Since the formation of this coalition we have seen a vast increase in Foodbanks and deep cuts to our most cherished public services by this dreadful government. How many more people will have to suffer the long queues at Job Centre Plus and imposed sanctions against them for one reason or another.
The coalition alleged that there are plenty of jobs available in the private sector which hear and read about via Prime Ministers Question Time, and press. The simple answer is there are very little opportunities available to gain employment. Most of the jobs that’s we all apply for are zero hour contracts which you cannot plan for your future and you will have to call up on a daily basis to see if there is any work available at times.
Yet the burning issue the current UK coalition government have failed to address is Mental Health issues and the lack of funding to improve services which have been high on the agenda of leading press and mental health organisations which this coalition is not addressing.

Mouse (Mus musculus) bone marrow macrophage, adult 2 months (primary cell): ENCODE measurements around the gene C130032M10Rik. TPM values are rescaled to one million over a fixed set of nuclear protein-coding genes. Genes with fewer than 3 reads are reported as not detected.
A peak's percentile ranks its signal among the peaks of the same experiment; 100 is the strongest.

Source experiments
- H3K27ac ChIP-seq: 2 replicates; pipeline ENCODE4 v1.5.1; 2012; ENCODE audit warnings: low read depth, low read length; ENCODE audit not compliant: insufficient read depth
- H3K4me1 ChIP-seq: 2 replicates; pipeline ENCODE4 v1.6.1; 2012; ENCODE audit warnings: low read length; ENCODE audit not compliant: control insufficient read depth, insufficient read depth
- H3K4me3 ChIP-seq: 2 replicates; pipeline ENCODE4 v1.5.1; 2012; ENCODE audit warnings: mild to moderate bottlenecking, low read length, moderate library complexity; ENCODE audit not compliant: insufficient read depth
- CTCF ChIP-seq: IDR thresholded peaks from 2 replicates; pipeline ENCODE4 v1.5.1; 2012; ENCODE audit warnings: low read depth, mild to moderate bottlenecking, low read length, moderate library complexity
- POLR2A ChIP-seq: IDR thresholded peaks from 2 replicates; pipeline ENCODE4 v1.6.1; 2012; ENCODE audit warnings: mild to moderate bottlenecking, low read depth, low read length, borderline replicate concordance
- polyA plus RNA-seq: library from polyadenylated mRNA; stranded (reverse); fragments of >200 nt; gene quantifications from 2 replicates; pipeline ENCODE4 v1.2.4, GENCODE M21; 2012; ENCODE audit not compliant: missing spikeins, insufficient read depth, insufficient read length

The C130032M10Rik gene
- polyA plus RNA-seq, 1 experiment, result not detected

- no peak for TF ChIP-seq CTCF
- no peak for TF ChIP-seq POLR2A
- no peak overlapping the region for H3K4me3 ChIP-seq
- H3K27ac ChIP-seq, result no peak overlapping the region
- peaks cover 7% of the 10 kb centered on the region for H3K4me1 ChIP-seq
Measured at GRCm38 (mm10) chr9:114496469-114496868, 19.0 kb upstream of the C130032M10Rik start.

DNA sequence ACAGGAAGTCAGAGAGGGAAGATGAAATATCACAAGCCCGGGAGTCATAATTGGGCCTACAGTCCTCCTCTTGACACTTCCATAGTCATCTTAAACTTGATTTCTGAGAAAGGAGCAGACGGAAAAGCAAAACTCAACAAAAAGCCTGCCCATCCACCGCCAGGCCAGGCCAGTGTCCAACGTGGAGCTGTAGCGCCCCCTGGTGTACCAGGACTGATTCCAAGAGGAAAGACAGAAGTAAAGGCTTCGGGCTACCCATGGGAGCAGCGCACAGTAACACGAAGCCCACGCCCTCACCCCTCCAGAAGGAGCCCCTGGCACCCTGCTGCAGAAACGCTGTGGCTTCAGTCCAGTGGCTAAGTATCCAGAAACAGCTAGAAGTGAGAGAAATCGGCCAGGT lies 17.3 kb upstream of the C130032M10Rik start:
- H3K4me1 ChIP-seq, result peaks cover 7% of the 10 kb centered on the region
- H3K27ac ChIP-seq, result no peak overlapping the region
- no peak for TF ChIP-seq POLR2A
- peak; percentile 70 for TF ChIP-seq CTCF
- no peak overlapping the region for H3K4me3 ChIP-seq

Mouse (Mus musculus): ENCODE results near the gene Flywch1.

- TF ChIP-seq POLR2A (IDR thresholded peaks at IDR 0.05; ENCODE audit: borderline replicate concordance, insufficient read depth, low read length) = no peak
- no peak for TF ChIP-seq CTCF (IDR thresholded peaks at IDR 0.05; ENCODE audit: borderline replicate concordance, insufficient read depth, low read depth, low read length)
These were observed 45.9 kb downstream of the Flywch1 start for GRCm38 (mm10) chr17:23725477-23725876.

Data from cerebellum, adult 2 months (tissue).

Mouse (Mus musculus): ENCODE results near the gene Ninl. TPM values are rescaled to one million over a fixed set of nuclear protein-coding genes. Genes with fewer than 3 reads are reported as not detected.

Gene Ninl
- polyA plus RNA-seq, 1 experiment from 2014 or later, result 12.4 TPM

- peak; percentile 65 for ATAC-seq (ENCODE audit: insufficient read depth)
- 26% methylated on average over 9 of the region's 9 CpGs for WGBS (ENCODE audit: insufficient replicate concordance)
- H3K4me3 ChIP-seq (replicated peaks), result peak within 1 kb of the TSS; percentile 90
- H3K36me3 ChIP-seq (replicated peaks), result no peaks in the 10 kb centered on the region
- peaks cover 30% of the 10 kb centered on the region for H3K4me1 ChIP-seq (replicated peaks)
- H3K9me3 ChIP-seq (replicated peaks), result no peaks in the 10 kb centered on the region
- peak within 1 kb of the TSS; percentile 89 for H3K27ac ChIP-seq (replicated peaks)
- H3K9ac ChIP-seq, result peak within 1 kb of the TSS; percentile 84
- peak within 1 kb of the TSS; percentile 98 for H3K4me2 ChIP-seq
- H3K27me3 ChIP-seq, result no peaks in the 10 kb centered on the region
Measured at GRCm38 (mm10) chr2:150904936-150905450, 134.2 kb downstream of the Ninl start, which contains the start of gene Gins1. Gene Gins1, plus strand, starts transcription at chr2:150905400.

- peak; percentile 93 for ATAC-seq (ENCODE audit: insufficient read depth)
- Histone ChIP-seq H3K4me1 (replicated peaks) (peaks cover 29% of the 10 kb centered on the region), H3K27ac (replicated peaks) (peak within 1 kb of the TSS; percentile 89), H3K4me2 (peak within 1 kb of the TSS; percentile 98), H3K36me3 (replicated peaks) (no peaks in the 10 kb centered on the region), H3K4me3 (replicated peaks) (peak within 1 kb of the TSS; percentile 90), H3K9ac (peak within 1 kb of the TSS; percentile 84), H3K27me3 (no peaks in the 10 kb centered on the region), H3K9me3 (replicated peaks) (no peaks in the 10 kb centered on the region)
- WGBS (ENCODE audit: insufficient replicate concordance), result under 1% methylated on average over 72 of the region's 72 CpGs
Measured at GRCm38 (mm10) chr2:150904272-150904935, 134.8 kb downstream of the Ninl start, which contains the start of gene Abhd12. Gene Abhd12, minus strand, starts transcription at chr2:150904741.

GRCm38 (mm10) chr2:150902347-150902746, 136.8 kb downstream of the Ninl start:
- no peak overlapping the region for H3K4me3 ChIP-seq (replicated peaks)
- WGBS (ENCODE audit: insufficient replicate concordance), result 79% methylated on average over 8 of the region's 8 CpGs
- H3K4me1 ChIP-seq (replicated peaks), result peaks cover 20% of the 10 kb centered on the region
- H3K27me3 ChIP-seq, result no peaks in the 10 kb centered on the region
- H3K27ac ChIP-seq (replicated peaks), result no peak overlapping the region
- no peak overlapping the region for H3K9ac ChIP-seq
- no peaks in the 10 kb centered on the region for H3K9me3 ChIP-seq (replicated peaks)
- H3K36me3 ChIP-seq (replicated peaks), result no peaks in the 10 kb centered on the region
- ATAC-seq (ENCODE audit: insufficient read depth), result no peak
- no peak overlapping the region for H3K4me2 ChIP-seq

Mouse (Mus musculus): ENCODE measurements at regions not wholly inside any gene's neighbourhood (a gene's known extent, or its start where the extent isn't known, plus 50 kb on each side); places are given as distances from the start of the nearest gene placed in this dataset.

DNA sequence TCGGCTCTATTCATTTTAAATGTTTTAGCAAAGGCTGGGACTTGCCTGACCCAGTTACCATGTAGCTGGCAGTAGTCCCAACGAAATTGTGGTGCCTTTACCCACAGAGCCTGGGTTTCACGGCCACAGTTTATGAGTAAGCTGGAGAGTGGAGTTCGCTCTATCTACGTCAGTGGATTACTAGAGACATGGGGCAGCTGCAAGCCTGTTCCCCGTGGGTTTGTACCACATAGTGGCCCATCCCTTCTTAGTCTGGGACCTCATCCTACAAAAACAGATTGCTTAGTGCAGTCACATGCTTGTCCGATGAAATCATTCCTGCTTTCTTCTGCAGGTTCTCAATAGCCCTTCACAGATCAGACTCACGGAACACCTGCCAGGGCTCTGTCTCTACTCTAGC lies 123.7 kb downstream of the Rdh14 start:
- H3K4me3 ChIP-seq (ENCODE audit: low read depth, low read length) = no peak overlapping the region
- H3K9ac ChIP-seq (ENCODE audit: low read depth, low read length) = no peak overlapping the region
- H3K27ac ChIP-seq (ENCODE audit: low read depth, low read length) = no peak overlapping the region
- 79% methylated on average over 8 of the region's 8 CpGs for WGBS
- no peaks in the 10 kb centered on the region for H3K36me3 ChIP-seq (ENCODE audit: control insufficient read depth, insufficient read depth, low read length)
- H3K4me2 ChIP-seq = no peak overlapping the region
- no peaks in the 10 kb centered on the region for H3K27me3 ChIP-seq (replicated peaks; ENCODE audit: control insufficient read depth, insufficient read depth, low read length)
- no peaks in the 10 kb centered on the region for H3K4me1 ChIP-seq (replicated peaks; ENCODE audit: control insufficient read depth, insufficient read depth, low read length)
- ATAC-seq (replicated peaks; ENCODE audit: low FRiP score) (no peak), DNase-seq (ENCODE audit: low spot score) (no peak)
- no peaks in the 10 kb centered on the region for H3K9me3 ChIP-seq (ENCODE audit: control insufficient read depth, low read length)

Mental Health organisations are no strangers facing cuts from Central, European and Local Governments funds if anything they have put in conditions for charities bids which makes it virtually impossible to bid for services for them to tender their bids on the one hand but on the other hand the previous Conservative Government under both Thatcher and Major were happy to CCT to contract out NHS mental health services by using Care In The Community and Compulsory Competitive Tendering.
Under the leadership of John Major the Conservative government pursued Compulsory Competitive Tendering almost as a dogma, often against the wishes of local government. This led to an uncomfortable stand-off between the two, with CCT regulations being produced in increasing detail, and sometimes extending further than would have been the case in the private sector. The government was unambiguous about what was required issue of tender, receipt of tender, selection of provider.